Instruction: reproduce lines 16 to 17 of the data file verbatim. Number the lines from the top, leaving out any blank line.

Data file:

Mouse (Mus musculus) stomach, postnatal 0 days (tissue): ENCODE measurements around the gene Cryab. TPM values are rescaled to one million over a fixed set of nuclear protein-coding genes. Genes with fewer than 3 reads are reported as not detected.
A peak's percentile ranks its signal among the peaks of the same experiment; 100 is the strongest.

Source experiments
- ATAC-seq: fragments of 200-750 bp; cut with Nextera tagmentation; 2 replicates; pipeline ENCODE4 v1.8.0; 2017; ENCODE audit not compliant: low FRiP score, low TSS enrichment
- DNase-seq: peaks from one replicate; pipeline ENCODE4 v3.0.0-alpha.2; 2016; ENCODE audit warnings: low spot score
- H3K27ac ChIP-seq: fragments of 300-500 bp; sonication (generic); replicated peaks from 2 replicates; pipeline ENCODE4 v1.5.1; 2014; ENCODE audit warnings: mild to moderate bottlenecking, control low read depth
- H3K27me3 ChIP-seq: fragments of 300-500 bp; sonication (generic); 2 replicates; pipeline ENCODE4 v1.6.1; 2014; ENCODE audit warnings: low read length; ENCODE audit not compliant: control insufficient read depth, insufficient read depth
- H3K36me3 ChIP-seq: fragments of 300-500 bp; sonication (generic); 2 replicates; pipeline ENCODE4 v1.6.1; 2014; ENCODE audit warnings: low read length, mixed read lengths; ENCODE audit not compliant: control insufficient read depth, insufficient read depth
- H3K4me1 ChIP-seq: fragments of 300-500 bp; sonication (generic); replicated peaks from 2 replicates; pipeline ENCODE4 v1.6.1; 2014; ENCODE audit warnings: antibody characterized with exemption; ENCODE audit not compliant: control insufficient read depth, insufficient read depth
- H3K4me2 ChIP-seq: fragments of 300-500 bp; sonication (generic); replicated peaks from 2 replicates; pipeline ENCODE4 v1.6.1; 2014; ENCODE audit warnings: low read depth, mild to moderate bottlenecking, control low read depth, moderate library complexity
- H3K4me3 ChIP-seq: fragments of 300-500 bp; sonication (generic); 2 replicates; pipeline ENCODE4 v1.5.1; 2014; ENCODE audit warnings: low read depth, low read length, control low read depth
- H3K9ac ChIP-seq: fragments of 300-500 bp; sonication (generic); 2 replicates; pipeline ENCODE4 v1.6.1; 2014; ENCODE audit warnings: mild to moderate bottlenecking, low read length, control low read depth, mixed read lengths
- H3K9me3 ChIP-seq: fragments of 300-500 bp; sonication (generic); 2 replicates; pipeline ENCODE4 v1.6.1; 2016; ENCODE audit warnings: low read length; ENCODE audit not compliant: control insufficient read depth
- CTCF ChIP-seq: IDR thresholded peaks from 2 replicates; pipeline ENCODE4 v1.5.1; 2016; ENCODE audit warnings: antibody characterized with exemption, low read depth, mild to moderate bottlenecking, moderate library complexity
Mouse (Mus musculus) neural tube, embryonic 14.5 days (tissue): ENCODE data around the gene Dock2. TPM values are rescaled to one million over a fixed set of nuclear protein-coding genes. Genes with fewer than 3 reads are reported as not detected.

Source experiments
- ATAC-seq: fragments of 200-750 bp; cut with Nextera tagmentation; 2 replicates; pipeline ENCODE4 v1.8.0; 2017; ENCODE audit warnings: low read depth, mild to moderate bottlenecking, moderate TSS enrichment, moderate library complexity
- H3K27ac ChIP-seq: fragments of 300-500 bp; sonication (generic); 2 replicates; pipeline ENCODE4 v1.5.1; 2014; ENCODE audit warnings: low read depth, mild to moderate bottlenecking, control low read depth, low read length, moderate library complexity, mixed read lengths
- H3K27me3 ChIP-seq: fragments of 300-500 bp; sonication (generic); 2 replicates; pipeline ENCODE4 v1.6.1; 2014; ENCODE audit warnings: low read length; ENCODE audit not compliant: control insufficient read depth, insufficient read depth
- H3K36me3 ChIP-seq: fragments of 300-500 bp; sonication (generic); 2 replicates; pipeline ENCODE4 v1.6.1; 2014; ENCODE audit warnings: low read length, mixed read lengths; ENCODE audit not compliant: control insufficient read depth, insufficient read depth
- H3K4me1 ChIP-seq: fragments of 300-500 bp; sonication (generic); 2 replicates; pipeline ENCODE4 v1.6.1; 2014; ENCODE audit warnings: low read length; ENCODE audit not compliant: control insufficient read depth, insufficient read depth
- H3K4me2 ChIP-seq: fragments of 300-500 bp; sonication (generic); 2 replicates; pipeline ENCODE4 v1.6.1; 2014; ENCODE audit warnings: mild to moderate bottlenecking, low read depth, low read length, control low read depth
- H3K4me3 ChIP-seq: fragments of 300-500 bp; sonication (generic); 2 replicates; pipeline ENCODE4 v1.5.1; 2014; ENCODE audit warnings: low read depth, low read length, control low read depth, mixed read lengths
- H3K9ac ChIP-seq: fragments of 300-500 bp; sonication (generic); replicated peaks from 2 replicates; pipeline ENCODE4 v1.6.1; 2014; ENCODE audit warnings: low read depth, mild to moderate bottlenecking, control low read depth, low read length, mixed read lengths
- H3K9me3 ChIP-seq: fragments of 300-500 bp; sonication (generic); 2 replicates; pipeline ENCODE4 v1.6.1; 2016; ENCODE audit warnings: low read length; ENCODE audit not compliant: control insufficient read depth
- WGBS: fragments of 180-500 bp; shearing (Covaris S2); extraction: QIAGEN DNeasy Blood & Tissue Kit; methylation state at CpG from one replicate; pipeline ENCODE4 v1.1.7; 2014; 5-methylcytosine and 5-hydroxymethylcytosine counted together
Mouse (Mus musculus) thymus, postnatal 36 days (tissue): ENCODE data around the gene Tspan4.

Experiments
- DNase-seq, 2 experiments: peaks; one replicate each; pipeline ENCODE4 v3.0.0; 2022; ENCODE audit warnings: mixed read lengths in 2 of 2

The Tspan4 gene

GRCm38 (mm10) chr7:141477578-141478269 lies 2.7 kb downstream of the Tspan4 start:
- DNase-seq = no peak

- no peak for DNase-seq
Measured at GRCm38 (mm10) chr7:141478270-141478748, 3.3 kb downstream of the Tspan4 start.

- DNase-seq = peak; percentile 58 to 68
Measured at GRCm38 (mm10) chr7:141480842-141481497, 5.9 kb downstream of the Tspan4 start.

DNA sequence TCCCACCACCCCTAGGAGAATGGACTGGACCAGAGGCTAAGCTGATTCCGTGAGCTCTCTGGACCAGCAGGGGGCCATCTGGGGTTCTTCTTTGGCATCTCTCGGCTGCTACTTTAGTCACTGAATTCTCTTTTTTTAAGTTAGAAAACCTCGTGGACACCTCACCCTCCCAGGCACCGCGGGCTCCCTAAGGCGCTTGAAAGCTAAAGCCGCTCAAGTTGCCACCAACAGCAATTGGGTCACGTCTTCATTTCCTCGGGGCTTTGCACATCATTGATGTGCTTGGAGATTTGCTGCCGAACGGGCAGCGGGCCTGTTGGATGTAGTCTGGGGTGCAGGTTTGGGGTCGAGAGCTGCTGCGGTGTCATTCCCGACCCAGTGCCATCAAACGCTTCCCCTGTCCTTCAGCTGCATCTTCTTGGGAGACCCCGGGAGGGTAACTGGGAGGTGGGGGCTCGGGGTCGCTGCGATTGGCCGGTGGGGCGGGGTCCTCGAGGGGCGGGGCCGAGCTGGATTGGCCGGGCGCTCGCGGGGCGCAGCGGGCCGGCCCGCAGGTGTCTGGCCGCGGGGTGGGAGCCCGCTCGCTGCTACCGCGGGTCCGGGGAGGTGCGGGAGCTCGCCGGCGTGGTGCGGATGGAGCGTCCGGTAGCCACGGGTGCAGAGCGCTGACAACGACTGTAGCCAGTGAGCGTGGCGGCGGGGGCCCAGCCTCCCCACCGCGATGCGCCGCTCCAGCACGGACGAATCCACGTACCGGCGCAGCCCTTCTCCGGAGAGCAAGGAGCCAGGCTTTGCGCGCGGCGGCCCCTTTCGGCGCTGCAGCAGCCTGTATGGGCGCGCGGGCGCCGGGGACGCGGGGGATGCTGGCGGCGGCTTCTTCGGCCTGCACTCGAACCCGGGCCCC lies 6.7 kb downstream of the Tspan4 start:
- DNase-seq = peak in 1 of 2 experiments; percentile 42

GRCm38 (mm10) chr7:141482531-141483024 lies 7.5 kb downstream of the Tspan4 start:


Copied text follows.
Source experiments
- ATAC-seq: fragments of 200-750 bp; cut with Nextera tagmentation; 2 replicates; pipeline ENCODE4 v1.8.0; 2017; ENCODE audit warnings: low read depth, mild to moderate bottlenecking, moderate TSS enrichment, moderate library complexity